Archaeology Magazine

A publication of the Archaeological Institute of America

Special Introductory Offer!
Archaeological Headlines By JESSICA E. SARACENI
Thursday, September 03

3,000-Year-Old Pottery Discovered in Papua New Guinea

CANBERRA, AUSTRALIA—A piece of red, glossy pottery found in the rugged highlands of Papua New Guinea has been shown to be the oldest-known pottery in New Guinea. Tim Denham of Australian National University, working with researchers from Otago University, obtained precise dates for the pottery as part of a study to learn more about how the technology spread throughout the Pacific. People who lived on the coast of Papua New Guinea would have had contact with seafaring, pottery-making cultures such as the Lapita people. “It’s an example of how technology spread among cultures. Some pottery must have soon found its way into the highlands, which inspired the highlanders to try making it themselves,” Denham said in a press release. “And it shows human history is not always a smooth progression—later on pottery making was abandoned across most of the highlands of New Guinea. No one knows when or why,” he said. To read about smoked mummies in Papua New Guinea, go to the current issue's "World Roundup."

Roman Sarcophagus Recovered From Israel Construction Site

ASHKELON, ISRAEL—Construction workers in southern Israel have damaged a rare Roman sarcophagus, according to a statement made by the Israel Antiquities Authority (IAA). IAA inspectors found the sarcophagus beneath a stack of sheet metal and boards. They also saw that concrete had been poured over the site where the artifact was unearthed in an attempt to conceal it. The eight-foot-long sarcophagus has a life-sized image of a person carved on the lid. “He is wearing a short-sleeved shirt decorated with embroidery on the front. A tunic is wrapped around his waist. The figure’s eyes were apparently inlaid with precious stones that have disappeared and the hair is arranged in curls, in a typical Roman hairstyle,” archaeologist Gaby Mazor told Discovery News. The sarcophagus also bears carvings of wreaths, bulls’ heads, cupids, and an image of Medusa. “In this case, the building contractors chose to hide the rare artifact and their action has caused painful damage to history. Legal proceedings will now be taken against those involved, thereby leading to a delay in construction and related expenditures,” Amir Ganor, head of the Inspection Department at the IAA, said in a statement. To read more about the period, go to "Artifact: Roman Coins in Israel."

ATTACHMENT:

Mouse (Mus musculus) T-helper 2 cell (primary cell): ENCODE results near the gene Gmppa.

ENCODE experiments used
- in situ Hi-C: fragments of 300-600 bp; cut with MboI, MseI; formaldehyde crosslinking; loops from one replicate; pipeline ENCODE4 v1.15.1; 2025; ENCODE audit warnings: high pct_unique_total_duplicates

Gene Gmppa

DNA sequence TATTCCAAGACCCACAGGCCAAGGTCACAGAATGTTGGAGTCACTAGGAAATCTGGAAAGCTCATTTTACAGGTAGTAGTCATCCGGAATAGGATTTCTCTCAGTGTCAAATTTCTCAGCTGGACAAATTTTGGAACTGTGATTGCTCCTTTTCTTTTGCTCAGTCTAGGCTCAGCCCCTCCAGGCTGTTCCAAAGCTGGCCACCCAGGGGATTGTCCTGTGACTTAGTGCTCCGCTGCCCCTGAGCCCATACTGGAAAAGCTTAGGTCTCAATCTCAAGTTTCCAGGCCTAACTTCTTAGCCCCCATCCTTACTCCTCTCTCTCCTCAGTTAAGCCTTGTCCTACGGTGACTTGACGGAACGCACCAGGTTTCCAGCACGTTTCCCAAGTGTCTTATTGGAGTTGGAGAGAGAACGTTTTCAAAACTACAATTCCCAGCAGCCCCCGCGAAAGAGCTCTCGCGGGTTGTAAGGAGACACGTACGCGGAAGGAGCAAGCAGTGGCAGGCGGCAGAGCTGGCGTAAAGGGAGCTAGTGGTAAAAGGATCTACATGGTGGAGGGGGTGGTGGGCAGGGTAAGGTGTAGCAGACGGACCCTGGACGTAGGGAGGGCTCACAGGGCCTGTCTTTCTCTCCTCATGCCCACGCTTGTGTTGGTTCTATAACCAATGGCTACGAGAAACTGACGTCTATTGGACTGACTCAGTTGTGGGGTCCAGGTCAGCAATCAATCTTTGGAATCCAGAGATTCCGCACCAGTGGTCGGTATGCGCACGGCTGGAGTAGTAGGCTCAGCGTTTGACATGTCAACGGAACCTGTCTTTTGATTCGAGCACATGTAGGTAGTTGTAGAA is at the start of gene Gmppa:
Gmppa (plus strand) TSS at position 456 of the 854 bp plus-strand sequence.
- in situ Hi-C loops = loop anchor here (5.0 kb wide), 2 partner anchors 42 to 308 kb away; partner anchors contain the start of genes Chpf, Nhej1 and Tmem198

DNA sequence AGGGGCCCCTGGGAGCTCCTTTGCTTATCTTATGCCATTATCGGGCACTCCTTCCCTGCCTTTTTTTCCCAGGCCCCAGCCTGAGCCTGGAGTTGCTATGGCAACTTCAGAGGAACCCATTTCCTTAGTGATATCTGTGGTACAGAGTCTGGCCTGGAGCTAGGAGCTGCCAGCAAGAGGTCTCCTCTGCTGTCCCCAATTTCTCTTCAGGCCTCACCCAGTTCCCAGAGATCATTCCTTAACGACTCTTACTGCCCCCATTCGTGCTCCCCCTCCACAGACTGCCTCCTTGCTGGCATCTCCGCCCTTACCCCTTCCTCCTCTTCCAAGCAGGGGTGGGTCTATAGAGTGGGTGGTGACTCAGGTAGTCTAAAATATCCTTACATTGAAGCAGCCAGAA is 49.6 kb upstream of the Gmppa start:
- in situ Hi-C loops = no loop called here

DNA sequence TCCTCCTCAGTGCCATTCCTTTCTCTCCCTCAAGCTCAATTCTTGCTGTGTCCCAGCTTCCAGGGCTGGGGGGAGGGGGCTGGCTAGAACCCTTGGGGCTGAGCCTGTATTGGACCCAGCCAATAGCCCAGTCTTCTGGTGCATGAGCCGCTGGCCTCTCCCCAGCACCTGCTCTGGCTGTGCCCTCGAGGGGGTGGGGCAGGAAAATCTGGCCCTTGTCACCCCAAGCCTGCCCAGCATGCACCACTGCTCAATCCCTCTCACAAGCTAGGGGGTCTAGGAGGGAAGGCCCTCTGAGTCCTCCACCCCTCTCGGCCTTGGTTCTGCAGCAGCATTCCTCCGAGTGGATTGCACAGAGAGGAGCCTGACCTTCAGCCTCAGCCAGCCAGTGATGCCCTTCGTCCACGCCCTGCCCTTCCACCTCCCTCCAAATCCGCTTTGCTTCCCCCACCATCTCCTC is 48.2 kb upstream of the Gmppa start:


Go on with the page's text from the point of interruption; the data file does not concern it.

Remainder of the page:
Mummy Study Suggests Ancient Egyptians Bred Birds of Prey

CAIRO, EGYPT—Ancient Egyptians bred birds of prey and force-fed them before offering them to the gods, according to a study conducted by a team from the American University in Cairo, Stellenbosch University, and the Stellenbosch Institute for Advanced Studies. “The idea of birds of prey being bred to the extent of being kept and force-fed is new. Until now, the sheer number of raptor mummies had been a mystery—did they catch or trap them and kill them, raid nests, or find them dead? Our results explain why they had so many: we now think it was because of active breeding,” Salima Ikram told The International Business Times. A 3-D image of a mummified kestrel known as SACHM 2575 showed that it had the remains of a mouse and a small sparrow in its stomach, and had choked to death on a young house mouse. Ikram notes that this species of bird has a tendency to cache surplus food, so it is unlikely that the bird would have overeaten on its own. “Thus SACHM 2575 provides the first real evidence for keeping raptors in captivity…It also broaches the possibility that breeding programs for these animals were instituted, as was the case for other animal offerings, such as ibises, dogs, and cats,” she said. For more on ancient animal mummies, go to "Messengers to the Gods."

Neolithic Skeleton Shows Signs of Leukemia

FRANKFURT, GERMANY—Scientists from the Senckenberg Center for Human Evolution and Paleoenvironment and the University of Tübingen have examined the 7,000-year-old skeleton of a woman who died between the ages of 30 and 40 and determined that she suffered from leukemia. “We examined several bones of the skeleton with our high-resolution computed tomography system, and we found an unusual loosening of the interior bone tissue—the cancellous bone—in the upper right humerus and the sternum,” Heike Scherf of the Senckenberg Center said in a press release. Blood-forming stem cells are located at the ends of these bones, and at the ends of the vertebrae, ribs, skull, and pelvis, and so blood cancer can occur at these locations. Other diseases, including osteoporosis and hyperparathyroidism, which cause similar bone damage, were ruled out. None of the other ten individuals in the study, all buried in the Neolithic graveyard of Stuttgart-Mühlhausen, showed signs of this cancer. “However, we cannot determine whether the woman actually died from the disease,” Scherf added. For more, go to "Ancient Oncology."